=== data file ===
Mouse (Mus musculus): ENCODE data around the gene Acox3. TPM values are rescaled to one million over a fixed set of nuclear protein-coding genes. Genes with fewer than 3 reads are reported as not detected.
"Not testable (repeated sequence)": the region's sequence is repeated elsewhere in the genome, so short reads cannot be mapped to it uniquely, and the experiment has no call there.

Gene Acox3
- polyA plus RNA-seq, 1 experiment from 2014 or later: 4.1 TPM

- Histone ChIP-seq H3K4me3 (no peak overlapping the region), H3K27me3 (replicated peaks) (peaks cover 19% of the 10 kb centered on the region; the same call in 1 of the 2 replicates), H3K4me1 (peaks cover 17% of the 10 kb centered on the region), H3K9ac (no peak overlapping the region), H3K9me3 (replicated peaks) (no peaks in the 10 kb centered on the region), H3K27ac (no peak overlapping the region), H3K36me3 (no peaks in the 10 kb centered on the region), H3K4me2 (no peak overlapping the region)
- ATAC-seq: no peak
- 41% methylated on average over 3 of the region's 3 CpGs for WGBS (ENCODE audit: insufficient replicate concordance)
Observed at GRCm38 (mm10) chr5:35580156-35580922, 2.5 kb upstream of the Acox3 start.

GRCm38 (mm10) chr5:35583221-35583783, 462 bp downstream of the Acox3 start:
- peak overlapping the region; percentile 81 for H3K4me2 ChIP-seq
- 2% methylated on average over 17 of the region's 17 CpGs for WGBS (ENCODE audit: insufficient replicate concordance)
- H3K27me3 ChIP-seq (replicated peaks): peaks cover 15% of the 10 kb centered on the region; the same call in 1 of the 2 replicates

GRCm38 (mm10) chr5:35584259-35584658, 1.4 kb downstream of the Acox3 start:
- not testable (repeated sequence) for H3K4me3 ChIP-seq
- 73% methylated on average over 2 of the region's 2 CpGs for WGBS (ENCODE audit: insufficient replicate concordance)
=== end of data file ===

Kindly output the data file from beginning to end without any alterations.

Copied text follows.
Mouse (Mus musculus): ENCODE data around the gene Acox3. TPM values are rescaled to one million over a fixed set of nuclear protein-coding genes. Genes with fewer than 3 reads are reported as not detected.
"Not testable (repeated sequence)": the region's sequence is repeated elsewhere in the genome, so short reads cannot be mapped to it uniquely, and the experiment has no call there.

Gene Acox3
- polyA plus RNA-seq, 1 experiment from 2014 or later: 4.1 TPM

- Histone ChIP-seq H3K4me3 (no peak overlapping the region), H3K27me3 (replicated peaks) (peaks cover 19% of the 10 kb centered on the region; the same call in 1 of the 2 replicates), H3K4me1 (peaks cover 17% of the 10 kb centered on the region), H3K9ac (no peak overlapping the region), H3K9me3 (replicated peaks) (no peaks in the 10 kb centered on the region), H3K27ac (no peak overlapping the region), H3K36me3 (no peaks in the 10 kb centered on the region), H3K4me2 (no peak overlapping the region)
- ATAC-seq: no peak
- 41% methylated on average over 3 of the region's 3 CpGs for WGBS (ENCODE audit: insufficient replicate concordance)
Observed at GRCm38 (mm10) chr5:35580156-35580922, 2.5 kb upstream of the Acox3 start.

GRCm38 (mm10) chr5:35583221-35583783, 462 bp downstream of the Acox3 start:
- peak overlapping the region; percentile 81 for H3K4me2 ChIP-seq
- 2% methylated on average over 17 of the region's 17 CpGs for WGBS (ENCODE audit: insufficient replicate concordance)
- H3K27me3 ChIP-seq (replicated peaks): peaks cover 15% of the 10 kb centered on the region; the same call in 1 of the 2 replicates

GRCm38 (mm10) chr5:35584259-35584658, 1.4 kb downstream of the Acox3 start:
- not testable (repeated sequence) for H3K4me3 ChIP-seq
- 73% methylated on average over 2 of the region's 2 CpGs for WGBS (ENCODE audit: insufficient replicate concordance)